They're saying this virus thing is a once in every hundred years type of situation. 'They' have also described the '55 flood as a catastrophe to be encountered only every two hundred years.
I've managed to experience both of those unlikely events. You'd think that that hints at a level of bad luck, as far as life time-lines go, but in fact the exact opposite is true. I consider myself to have been very, very lucky.
The reason: Because I, and those of my ilk, were fortunate enough - you'd perhaps go so far as to say blessed - to have been in our prime when we had proper football and proper music.
I once watched Roy Orbison perform in Maitland Leagues Club, and I saw the invincible St George side of the 50s-60s play at Maitland Sportsground. It doesn't get any better than that.
One thing I never thought I would see, had in fact never even considered the possibility of, is this current reality of the cessation of sport itself. Everything's off.
Not even the Spanish Flu managed to stop the football in the past - and I understand that comparison is generally pointless and that for us to have continued in our current circumstance would have been lunacy. But one thing I think can be said is that, had they called off the season back in 1919 to deal with the crisis, you could safely assume that when they eventually resumed not a lot would have changed - football as usual. This is no longer the case.
Now the necessary cancellation of a season means 'the end of football as we know it!' It's an indication of how much has changed in our game, and not very much for the better.
It's all about the money. Many would have considered that, given the sums involved, surely the NRL and the clubs should be able to sit this thing out without too much harm done. It turns out that this isn't the case. The billion plus sums paid to the NRL for broadcasting rights have gone where?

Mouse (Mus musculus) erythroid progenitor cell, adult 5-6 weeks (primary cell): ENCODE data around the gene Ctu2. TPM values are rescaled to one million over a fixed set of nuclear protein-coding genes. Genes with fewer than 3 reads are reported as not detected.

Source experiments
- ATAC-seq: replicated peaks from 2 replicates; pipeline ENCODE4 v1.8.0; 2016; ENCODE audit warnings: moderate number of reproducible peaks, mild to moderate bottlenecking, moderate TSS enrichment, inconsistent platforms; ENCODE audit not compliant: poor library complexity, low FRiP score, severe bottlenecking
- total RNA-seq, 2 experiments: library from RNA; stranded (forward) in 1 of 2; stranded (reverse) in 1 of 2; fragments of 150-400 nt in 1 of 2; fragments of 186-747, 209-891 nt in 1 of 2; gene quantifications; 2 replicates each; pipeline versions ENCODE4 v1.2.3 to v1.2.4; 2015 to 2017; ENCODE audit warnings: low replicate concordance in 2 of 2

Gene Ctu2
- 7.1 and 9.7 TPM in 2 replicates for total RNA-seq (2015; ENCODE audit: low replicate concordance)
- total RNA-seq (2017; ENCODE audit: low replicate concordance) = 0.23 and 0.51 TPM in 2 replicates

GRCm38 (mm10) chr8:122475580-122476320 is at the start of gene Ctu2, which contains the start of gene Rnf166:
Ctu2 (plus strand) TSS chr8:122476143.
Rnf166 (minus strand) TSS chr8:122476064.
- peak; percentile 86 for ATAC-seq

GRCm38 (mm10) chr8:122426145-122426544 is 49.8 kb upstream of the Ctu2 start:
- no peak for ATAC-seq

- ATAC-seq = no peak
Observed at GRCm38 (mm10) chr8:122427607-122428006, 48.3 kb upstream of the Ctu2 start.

Certainly not invested in any form of risk management. The clubs are, somehow, cash-strapped.
It's easy to blame it on the outrageous sums paid to the players. So I will. The average NRL first-grader these days is on something like $330,000 p.a. And that's only your average. There are players on a million and then some. What footballer is worth a million dollars?
It used to be your worth was fairly closely contingent on how many people you could entice through the gate to watch you play. I saw a story in the paper not all that long ago about Ray Price, who was driving a bus for a living on the Gold Coast. The great Ray Price (now there's somebody who people came to see...) is driving buses, and these robots that we're now watching are being paid millions?
Surely there's something wrong with that picture.
I tuned into the Knights playing the Tigers last weekend and the standard of play was such that those players should be embarrassed to be pocketing that sort of change.
And then there's the administration. Top-heavy and bloated is the general consensus, and this mess we're now in would seem to be the result of years of their incompetence.
The solutions they're proposing are no better. There's talk of resuming the season in September - an absurdity. Football in a warming Spring? And now Vlandys has asked the State Government to take the millions (500 of them) allocated to the stadiums program and to redirect them towards what amounts to a bailing out of the NRL and the clubs.
It seems to have escaped the NRL that if that money were to be redirected, then there are a whole bunch of more needing recipients than an ailing sports code.
It's hard to come up with too much sympathy. With so much of the general populace who were struggling to begin with having lost their jobs and now looking squarely down the barrel of hardship and uncertainty - the plight of overpaid footballers and a near-sighted profligate administration does little to stir the imagination.
It does, however, provide an opportunity of sorts. It's an opportunity for the League to stop and consider - where they've come from, where they're at and, importantly, where they might now go.
Who knows. This 're-set' may be exactly what was needed.